Women who early in life care for elderly parents are at higher risk of poverty later

August 14, 2004

HOUSTON -- (Aug. 14, 2004) - Taking on the role of caregiver earlier in life can worsen women's economic well-being later in life, according to a study by sociologists at Rice University in Houston.

Using data from the 1992 and 2000 Health and Retirement Study, the researchers analyzed the long-term financial effects of caring for elderly parents.

"If women assumed caregiver roles, they were 2.5 times more likely than non-caregivers to live in poverty and five times more likely to receive Supplemental Security Income (SSI)," wrote Katharine Donato and Chizuko Wakabayashi in a paper that will be presented Aug. 14 at the annual meeting of the American Sociological Association in San Francisco.

Donato is an associate professor of sociology at Rice; Wakabayashi is a Rice sociology postdoctoral student who has received funding from Houston Endowment Inc. to work on the Houston Area Survey.

Public and private agencies have sought ways to lower costs by shifting the burden of elder care to families; as a result, approximately 80 percent of elder care is now provided by family members, mostly women. "The potential economic and social consequences of informal elder care for these women may be enormous," said Donato, noting that approximately 45 percent of females who are 18 or older are not currently married, and many simultaneously assume both roles as earners and caregivers.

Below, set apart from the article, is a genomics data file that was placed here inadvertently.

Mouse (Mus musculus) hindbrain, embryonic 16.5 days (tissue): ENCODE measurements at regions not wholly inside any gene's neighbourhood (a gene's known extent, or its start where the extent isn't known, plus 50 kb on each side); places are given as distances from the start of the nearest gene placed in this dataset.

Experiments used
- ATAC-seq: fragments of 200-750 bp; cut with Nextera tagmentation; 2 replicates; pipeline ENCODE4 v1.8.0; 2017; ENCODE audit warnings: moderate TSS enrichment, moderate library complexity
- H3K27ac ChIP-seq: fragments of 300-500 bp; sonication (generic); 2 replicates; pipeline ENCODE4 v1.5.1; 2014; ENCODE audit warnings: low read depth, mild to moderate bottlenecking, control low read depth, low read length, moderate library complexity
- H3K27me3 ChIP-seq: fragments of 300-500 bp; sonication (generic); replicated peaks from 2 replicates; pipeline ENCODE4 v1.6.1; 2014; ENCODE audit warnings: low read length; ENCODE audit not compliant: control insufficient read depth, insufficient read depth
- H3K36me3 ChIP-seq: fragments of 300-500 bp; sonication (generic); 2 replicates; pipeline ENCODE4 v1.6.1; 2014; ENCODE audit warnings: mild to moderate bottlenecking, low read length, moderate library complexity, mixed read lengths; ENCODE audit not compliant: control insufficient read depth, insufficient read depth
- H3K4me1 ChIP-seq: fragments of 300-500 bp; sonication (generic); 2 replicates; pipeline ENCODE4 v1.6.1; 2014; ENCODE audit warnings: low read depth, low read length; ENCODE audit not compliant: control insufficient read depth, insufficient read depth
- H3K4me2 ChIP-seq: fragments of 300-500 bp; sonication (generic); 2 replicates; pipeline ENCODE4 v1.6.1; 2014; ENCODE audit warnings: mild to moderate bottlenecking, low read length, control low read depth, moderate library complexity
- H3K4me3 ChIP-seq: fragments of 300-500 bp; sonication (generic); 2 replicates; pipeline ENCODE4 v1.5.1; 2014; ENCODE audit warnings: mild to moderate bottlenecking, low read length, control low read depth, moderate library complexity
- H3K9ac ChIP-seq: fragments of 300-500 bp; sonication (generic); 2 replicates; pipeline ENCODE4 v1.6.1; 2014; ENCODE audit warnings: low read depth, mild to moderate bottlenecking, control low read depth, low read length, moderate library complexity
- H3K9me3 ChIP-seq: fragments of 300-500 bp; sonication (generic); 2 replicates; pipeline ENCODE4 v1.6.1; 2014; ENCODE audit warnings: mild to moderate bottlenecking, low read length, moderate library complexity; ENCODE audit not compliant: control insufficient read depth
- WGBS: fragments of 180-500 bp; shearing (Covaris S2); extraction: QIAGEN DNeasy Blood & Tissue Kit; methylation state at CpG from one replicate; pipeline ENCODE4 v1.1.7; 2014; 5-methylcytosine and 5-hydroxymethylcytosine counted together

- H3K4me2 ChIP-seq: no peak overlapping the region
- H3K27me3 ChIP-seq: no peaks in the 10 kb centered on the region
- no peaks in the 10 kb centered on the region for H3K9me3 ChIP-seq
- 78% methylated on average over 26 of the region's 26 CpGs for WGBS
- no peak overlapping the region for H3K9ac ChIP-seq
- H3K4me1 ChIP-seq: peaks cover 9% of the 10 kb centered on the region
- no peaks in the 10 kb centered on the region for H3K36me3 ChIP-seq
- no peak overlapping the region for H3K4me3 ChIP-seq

The time spent taking care of elderly parents is likely to compete with women's employment opportunities, creating losses in working hours and earnings. The cumulative effect of this scenario contributes to elderly women's disproportionately higher risk of living in poverty. In 2002, 14 percent of women who are 75 or older lived in poverty, but only 8 percent of comparably aged men lived in poverty.

The Health and Retirement Study that Donato and Wakabayashi used for their research is an ongoing national longitudinal study that has been conducted every two years from 1992 to 2002 by the University of Michigan's Population Studies Center and the National Institute on Aging. The initial study sample consisted of 12,654 people between the ages of 51 and 61 and their spouses and partners in 7,608 households that represent over-samples of Hispanics, blacks and Florida residents.

To examine the effects of women's caregiving on the risk of living in poverty, the Rice researchers used a sample of 685 women who had at least one living parent during 1991-92 and were at least 65 years old eight years later (1999-2000). To understand the effects of caregiving on women's receipt of SSI, the researchers used a second sample of 465 women from these same categories, but with one additional criterion: the women were not receiving SSI or Social Security benefits in 1991-92. SSI is a federal income supplement program that provides cash benefits to the aged, permanently blind and totally disabled whose annual incomes are well below the federal poverty line.